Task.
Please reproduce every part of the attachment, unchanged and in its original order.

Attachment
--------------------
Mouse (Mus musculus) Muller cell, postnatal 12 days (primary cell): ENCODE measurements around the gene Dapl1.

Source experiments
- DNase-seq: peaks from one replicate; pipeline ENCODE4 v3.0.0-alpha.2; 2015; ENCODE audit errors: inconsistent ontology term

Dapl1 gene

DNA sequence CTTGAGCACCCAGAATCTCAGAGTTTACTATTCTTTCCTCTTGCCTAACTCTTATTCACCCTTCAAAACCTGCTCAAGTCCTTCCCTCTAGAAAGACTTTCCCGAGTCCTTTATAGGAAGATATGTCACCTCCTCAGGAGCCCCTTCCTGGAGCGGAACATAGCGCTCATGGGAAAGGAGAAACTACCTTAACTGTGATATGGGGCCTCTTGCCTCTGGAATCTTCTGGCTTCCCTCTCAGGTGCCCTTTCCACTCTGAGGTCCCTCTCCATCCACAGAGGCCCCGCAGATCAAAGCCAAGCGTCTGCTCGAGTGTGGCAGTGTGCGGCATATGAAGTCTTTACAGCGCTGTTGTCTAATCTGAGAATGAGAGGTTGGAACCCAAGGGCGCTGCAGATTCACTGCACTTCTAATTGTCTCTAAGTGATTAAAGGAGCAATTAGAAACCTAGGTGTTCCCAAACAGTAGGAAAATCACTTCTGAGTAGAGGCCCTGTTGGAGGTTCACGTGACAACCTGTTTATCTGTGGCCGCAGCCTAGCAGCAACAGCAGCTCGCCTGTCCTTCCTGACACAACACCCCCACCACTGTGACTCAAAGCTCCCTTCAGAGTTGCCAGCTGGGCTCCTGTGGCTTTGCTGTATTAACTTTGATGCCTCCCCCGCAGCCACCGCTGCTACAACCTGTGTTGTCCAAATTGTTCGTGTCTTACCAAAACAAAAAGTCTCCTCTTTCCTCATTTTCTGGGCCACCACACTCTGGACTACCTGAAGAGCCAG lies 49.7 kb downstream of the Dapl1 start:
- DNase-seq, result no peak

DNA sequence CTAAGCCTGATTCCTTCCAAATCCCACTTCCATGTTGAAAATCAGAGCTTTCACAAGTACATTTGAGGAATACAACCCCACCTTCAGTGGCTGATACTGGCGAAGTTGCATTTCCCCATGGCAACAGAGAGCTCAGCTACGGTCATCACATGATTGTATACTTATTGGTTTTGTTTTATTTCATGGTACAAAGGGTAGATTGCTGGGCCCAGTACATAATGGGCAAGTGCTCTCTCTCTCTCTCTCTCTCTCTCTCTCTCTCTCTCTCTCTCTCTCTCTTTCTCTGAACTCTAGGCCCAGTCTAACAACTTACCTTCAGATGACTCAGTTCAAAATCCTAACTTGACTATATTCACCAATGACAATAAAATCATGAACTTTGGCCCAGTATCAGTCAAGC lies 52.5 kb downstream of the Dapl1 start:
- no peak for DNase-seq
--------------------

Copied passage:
Mouse (Mus musculus) Muller cell, postnatal 12 days (primary cell): ENCODE measurements around the gene Dapl1.

Source experiments
- DNase-seq: peaks from one replicate; pipeline ENCODE4 v3.0.0-alpha.2; 2015; ENCODE audit errors: inconsistent ontology term

Dapl1 gene

DNA sequence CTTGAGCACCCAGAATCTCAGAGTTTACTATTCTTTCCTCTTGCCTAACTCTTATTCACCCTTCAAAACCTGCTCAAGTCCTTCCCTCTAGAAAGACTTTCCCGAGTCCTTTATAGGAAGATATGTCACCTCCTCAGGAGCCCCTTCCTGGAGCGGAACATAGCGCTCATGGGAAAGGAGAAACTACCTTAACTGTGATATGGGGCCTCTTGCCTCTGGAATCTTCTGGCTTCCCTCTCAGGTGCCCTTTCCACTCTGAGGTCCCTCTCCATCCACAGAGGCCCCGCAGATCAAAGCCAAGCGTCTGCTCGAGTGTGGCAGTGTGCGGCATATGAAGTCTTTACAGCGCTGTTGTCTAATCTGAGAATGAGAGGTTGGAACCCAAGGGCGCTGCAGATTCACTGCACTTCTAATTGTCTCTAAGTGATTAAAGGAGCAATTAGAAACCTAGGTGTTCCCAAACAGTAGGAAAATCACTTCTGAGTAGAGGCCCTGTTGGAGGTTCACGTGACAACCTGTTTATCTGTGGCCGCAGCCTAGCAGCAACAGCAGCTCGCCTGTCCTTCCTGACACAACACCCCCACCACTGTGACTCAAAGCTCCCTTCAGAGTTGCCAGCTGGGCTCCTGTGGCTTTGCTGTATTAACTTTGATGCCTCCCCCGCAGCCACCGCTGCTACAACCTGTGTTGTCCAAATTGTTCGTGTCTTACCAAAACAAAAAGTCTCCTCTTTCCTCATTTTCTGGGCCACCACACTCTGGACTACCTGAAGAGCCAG lies 49.7 kb downstream of the Dapl1 start:
- DNase-seq, result no peak

DNA sequence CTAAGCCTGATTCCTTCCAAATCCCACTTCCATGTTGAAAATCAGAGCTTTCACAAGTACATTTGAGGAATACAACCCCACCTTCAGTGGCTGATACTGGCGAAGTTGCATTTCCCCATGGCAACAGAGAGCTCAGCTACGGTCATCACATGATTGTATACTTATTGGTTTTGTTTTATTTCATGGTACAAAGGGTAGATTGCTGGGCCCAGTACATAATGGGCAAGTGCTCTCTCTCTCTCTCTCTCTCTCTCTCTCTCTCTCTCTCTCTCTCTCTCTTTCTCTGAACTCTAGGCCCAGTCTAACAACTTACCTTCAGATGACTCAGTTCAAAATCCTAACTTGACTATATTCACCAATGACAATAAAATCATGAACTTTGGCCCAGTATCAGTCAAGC lies 52.5 kb downstream of the Dapl1 start:
- no peak for DNase-seq